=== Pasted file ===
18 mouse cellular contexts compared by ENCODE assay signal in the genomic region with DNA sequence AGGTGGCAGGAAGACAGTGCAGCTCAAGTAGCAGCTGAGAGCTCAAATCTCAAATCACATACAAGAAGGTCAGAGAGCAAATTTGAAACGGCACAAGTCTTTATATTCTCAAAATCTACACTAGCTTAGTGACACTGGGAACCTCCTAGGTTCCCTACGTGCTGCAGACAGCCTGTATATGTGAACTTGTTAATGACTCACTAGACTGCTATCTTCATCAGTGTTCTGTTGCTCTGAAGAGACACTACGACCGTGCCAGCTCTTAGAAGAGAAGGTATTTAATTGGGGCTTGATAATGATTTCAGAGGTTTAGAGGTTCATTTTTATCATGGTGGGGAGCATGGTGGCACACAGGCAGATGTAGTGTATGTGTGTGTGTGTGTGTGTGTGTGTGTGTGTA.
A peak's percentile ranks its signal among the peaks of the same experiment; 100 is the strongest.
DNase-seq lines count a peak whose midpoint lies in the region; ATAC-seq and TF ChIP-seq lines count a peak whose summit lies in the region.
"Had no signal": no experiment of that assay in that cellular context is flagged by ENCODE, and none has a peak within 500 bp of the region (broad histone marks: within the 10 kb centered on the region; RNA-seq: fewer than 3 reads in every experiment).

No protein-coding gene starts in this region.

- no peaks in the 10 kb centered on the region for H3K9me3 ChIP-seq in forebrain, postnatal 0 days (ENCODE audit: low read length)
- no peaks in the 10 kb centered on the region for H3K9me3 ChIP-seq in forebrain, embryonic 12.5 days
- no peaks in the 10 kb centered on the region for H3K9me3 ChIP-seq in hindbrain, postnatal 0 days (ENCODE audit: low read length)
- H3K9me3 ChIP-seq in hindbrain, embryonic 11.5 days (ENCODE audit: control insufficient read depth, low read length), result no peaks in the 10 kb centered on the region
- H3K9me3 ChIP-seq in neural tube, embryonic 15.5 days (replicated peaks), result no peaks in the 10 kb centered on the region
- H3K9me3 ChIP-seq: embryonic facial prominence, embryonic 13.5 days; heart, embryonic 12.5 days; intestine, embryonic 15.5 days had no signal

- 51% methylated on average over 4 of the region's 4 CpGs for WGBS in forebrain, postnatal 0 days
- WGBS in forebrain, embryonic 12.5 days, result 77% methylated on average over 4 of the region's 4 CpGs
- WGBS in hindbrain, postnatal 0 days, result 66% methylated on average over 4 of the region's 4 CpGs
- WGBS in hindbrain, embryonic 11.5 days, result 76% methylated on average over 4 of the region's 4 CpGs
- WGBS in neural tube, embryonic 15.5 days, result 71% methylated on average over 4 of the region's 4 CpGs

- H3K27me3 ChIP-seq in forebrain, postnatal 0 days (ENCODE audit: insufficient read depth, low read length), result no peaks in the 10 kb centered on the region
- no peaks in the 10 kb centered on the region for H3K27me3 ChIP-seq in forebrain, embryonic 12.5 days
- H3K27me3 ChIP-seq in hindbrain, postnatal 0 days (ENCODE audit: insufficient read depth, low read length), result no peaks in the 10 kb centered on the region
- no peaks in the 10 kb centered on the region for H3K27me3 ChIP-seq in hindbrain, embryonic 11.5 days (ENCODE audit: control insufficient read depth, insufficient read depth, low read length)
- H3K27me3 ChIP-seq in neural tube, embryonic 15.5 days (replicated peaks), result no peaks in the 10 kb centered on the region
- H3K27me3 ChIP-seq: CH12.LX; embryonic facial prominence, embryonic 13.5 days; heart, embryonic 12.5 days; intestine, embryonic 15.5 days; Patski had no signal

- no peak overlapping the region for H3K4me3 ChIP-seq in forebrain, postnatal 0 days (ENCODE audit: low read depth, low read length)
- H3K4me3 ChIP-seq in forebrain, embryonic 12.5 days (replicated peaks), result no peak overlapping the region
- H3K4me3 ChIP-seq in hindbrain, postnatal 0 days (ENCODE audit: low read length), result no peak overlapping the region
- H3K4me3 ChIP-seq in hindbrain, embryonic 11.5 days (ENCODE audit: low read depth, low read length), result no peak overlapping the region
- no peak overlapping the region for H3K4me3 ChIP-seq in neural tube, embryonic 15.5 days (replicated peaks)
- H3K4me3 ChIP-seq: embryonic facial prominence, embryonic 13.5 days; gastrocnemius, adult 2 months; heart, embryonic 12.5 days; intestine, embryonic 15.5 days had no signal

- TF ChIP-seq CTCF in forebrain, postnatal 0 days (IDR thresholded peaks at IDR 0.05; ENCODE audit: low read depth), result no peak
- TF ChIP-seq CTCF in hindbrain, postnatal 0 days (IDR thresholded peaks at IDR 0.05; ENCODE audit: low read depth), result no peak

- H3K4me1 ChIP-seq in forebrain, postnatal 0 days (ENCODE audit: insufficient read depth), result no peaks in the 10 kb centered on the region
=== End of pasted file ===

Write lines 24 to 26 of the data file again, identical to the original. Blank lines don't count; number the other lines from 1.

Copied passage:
- H3K4me3 ChIP-seq in forebrain, embryonic 12.5 days (replicated peaks), result no peak overlapping the region
- H3K4me3 ChIP-seq in hindbrain, postnatal 0 days (ENCODE audit: low read length), result no peak overlapping the region
- H3K4me3 ChIP-seq in hindbrain, embryonic 11.5 days (ENCODE audit: low read depth, low read length), result no peak overlapping the region